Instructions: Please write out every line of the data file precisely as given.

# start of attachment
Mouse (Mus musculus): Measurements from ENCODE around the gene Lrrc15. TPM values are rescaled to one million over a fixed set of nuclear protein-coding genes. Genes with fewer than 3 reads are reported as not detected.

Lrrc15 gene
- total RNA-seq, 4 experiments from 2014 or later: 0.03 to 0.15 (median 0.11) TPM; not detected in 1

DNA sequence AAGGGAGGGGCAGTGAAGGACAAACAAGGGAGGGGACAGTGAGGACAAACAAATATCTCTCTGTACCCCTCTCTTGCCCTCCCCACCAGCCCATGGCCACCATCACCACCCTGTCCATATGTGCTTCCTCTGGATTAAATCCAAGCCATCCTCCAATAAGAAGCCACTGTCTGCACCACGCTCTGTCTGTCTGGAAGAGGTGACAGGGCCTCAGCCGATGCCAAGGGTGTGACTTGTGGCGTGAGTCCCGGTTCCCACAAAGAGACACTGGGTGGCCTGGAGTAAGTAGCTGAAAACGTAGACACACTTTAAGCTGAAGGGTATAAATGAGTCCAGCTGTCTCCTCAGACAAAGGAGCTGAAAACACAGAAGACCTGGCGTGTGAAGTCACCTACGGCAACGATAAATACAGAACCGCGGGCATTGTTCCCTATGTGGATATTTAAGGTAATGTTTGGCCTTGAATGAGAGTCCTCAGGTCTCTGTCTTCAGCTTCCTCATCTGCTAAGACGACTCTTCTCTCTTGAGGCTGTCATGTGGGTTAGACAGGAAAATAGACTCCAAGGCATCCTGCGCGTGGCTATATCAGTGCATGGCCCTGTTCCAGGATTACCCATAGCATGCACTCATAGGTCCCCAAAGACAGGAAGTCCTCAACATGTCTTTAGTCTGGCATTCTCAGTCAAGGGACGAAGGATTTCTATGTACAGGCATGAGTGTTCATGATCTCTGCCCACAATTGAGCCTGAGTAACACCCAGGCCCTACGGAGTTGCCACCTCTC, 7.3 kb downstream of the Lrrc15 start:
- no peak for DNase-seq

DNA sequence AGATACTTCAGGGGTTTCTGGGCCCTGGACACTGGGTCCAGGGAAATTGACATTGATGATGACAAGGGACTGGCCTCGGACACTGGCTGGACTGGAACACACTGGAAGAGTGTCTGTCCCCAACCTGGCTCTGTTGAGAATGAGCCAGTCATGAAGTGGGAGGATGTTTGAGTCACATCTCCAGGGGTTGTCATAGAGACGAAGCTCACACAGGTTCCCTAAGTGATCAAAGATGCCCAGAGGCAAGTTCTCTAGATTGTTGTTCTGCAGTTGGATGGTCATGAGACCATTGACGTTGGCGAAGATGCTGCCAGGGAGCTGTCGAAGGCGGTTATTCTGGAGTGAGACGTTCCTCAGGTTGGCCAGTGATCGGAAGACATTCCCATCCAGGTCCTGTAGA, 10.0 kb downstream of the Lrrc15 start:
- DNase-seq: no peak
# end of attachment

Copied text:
Mouse (Mus musculus): Measurements from ENCODE around the gene Lrrc15. TPM values are rescaled to one million over a fixed set of nuclear protein-coding genes. Genes with fewer than 3 reads are reported as not detected.

Lrrc15 gene
- total RNA-seq, 4 experiments from 2014 or later: 0.03 to 0.15 (median 0.11) TPM; not detected in 1

DNA sequence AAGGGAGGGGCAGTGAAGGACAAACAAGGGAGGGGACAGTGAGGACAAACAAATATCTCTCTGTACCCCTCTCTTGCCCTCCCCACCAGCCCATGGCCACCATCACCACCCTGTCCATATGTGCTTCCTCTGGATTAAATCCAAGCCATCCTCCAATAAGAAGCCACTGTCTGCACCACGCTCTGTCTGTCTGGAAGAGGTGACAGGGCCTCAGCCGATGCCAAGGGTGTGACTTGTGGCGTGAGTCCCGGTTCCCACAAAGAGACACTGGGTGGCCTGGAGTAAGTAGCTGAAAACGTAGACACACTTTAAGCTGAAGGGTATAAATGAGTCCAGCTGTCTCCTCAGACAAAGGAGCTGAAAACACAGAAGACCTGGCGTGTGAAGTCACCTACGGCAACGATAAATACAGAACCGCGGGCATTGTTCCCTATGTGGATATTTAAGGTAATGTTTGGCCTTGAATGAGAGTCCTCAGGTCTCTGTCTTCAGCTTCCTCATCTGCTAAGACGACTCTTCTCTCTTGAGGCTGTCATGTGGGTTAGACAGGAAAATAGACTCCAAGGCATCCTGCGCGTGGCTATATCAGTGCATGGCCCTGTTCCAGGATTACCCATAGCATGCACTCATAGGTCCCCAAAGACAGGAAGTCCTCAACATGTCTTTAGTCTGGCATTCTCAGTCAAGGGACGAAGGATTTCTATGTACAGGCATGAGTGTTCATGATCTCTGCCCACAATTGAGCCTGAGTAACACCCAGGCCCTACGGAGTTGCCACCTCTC, 7.3 kb downstream of the Lrrc15 start:
- no peak for DNase-seq

DNA sequence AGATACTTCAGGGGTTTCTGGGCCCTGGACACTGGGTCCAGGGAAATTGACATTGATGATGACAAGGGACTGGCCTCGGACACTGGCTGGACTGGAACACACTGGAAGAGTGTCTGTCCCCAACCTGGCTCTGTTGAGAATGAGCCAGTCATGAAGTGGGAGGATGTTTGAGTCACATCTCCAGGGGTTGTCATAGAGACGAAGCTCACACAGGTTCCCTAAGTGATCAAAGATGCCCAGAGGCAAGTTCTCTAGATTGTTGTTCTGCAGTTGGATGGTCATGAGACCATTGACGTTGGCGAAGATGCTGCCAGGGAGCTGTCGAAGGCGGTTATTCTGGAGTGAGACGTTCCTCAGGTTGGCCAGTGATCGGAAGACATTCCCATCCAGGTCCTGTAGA, 10.0 kb downstream of the Lrrc15 start:
- DNase-seq: no peak